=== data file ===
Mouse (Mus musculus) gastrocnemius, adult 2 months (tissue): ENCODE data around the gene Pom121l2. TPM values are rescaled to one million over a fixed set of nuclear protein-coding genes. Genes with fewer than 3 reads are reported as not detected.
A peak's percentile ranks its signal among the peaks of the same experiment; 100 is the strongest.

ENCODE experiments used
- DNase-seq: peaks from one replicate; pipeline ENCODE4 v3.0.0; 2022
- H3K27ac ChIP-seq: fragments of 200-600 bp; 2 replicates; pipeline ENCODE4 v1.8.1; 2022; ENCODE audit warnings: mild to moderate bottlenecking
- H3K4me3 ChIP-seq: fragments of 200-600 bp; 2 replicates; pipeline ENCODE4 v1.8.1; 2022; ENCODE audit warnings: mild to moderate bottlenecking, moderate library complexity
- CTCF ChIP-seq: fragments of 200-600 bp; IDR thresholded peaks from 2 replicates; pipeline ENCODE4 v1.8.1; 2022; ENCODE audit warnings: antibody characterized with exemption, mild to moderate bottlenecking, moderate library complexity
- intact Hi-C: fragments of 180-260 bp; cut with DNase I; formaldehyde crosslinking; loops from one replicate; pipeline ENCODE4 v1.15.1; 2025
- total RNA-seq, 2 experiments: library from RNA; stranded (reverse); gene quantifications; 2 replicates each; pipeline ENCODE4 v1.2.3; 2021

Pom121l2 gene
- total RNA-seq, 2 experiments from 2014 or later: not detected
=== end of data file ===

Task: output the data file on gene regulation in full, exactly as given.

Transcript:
Mouse (Mus musculus) gastrocnemius, adult 2 months (tissue): ENCODE data around the gene Pom121l2. TPM values are rescaled to one million over a fixed set of nuclear protein-coding genes. Genes with fewer than 3 reads are reported as not detected.
A peak's percentile ranks its signal among the peaks of the same experiment; 100 is the strongest.

ENCODE experiments used
- DNase-seq: peaks from one replicate; pipeline ENCODE4 v3.0.0; 2022
- H3K27ac ChIP-seq: fragments of 200-600 bp; 2 replicates; pipeline ENCODE4 v1.8.1; 2022; ENCODE audit warnings: mild to moderate bottlenecking
- H3K4me3 ChIP-seq: fragments of 200-600 bp; 2 replicates; pipeline ENCODE4 v1.8.1; 2022; ENCODE audit warnings: mild to moderate bottlenecking, moderate library complexity
- CTCF ChIP-seq: fragments of 200-600 bp; IDR thresholded peaks from 2 replicates; pipeline ENCODE4 v1.8.1; 2022; ENCODE audit warnings: antibody characterized with exemption, mild to moderate bottlenecking, moderate library complexity
- intact Hi-C: fragments of 180-260 bp; cut with DNase I; formaldehyde crosslinking; loops from one replicate; pipeline ENCODE4 v1.15.1; 2025
- total RNA-seq, 2 experiments: library from RNA; stranded (reverse); gene quantifications; 2 replicates each; pipeline ENCODE4 v1.2.3; 2021

Pom121l2 gene
- total RNA-seq, 2 experiments from 2014 or later: not detected